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dc.contributor.authorWang, Qingwen 18:13:20 (GMT) 18:13:20 (GMT)
dc.description.abstractBlack Holes are possibly the most enigmatic objects in our Universe. From their detection in gravitational waves upon their mergers, to their snapshot eating at the centres of galaxies, black hole astrophysics has undergone an observational renaissance in the past 4 years. Nevertheless, they remain active playgrounds for strong gravity and quantum effects, where novel aspects of the elusive theory of quantum gravity may be hard at work. In this thesis, we provide an overview of the strong motivations for why ''Quantum Black Holes'' may be radically different from their classical counterparts in Einstein’s General Relativity. We then discuss the observational signatures of quantum black holes, focusing on gravitational wave echoes as smoking guns for quantum horizons (or exotic compact objects), which have led to significant recent excitement and activity. We review the theoretical underpinning of gravitational wave echoes and build up realistic templates for further data analysis. Finally, we discuss the future theoretical and observational landscape for unraveling the ''Quantum Black Holes in the Sky''.en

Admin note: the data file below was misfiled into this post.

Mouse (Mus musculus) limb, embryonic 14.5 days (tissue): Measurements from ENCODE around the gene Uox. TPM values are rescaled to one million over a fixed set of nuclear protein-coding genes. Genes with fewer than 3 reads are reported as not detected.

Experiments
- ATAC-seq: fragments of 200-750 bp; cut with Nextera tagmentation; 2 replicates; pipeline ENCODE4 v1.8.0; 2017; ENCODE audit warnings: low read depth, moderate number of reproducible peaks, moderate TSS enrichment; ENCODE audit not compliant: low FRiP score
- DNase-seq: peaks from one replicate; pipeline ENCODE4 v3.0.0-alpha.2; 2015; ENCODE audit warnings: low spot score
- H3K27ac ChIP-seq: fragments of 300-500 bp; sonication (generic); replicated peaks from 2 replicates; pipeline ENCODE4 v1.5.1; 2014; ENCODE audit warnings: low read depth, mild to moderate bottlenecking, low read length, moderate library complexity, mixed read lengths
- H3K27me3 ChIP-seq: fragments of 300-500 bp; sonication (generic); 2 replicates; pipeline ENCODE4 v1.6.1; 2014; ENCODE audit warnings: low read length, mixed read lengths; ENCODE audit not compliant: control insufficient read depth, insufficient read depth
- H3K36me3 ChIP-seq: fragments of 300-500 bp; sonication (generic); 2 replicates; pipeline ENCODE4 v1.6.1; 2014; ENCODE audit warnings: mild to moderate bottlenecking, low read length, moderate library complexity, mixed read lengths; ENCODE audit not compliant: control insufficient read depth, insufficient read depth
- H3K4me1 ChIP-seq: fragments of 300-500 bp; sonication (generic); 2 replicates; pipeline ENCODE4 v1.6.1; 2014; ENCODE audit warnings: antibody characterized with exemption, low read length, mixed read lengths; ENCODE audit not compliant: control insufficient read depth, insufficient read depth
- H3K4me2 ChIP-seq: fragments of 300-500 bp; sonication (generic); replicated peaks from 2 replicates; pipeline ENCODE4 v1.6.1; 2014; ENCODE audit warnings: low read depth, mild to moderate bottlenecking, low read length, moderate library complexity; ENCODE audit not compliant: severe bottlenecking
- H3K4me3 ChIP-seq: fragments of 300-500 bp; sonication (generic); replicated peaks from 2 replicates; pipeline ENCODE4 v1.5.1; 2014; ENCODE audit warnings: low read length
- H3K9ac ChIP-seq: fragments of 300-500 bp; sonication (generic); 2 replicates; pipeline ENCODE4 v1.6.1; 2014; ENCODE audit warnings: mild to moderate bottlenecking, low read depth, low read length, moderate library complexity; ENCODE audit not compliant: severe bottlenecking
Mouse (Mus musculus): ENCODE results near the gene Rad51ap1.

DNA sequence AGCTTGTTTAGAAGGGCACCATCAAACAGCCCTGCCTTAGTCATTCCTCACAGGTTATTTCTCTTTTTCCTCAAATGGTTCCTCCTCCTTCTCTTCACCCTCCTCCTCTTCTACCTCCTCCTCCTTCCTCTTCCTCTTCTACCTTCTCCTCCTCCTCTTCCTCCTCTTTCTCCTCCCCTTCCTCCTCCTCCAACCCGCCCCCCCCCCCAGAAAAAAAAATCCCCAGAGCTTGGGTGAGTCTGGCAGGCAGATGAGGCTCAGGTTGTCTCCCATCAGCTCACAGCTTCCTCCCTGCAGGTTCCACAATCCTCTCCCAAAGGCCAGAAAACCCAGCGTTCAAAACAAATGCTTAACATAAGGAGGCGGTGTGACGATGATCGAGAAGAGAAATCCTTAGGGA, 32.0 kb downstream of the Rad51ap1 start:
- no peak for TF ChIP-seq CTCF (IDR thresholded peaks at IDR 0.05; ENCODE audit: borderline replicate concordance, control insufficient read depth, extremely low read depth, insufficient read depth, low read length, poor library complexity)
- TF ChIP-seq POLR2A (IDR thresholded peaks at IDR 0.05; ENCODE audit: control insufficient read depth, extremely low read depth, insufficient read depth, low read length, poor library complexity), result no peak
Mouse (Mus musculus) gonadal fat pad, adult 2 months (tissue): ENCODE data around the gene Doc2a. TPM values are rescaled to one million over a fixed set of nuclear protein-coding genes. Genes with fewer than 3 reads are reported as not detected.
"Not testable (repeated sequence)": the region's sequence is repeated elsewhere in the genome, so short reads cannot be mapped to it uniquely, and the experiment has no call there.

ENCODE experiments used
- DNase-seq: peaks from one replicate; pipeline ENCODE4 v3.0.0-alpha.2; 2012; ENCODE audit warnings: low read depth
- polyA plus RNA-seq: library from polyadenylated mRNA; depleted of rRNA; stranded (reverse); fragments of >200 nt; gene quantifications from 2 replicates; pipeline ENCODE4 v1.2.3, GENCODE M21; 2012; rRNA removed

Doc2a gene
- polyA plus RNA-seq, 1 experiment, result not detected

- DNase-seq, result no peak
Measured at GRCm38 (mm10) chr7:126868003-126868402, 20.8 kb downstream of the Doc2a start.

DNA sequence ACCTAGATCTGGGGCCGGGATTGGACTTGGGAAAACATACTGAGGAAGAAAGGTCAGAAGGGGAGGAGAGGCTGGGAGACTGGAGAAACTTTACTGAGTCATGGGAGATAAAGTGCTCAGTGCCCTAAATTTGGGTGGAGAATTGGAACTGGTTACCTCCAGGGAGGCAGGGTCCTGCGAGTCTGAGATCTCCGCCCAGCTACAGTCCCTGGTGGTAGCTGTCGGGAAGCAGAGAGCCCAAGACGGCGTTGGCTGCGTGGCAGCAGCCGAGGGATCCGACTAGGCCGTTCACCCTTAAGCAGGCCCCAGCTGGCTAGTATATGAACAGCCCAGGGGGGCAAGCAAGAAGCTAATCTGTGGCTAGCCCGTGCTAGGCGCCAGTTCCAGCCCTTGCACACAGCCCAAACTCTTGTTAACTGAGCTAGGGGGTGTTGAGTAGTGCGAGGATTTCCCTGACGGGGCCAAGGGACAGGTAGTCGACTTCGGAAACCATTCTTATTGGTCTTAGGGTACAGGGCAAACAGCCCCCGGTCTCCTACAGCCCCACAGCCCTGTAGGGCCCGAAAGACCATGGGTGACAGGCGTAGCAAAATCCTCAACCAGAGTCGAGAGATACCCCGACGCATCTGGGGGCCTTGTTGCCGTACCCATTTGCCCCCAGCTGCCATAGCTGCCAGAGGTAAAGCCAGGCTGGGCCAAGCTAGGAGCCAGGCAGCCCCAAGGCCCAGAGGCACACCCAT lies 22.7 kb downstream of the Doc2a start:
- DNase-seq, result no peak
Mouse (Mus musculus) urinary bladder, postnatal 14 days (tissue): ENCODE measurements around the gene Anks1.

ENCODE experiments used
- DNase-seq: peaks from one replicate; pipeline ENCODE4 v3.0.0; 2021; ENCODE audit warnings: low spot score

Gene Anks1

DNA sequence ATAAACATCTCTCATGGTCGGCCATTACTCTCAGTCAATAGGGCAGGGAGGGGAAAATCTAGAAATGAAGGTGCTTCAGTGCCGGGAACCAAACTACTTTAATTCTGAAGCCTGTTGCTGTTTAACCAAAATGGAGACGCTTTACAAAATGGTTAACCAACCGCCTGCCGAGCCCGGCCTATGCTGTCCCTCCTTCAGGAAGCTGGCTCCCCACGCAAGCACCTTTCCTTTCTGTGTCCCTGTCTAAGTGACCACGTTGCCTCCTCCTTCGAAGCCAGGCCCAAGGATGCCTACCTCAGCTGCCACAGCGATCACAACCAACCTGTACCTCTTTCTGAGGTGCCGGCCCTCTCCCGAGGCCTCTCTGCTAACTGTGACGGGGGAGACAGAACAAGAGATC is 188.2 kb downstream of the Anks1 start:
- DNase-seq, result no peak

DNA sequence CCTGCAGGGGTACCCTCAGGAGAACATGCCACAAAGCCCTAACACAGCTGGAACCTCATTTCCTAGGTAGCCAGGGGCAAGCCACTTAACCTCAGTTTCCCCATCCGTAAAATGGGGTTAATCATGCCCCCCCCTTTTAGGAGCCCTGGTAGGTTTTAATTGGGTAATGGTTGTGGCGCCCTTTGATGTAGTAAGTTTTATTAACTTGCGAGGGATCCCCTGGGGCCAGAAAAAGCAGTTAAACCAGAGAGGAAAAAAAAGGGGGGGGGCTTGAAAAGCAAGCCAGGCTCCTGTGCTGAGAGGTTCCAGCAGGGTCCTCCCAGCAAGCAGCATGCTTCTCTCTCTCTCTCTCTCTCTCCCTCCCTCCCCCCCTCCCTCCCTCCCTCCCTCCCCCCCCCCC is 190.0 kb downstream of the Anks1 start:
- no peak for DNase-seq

dc.publisherUniversity of Waterlooen
dc.subjectquantum black holesen
dc.subjectblack holesen
dc.subjectquantum gravityen
dc.subjectstrong gravityen
dc.titleQuantum Black Holes in the Skyen
dc.typeDoctoral Thesisen
dc.pendingfalse and Astronomyen of Waterlooen
uws-etd.degreeDoctor of Philosophyen
uws.contributor.advisorAfshordi, Niayesh
uws.contributor.affiliation1Faculty of Scienceen

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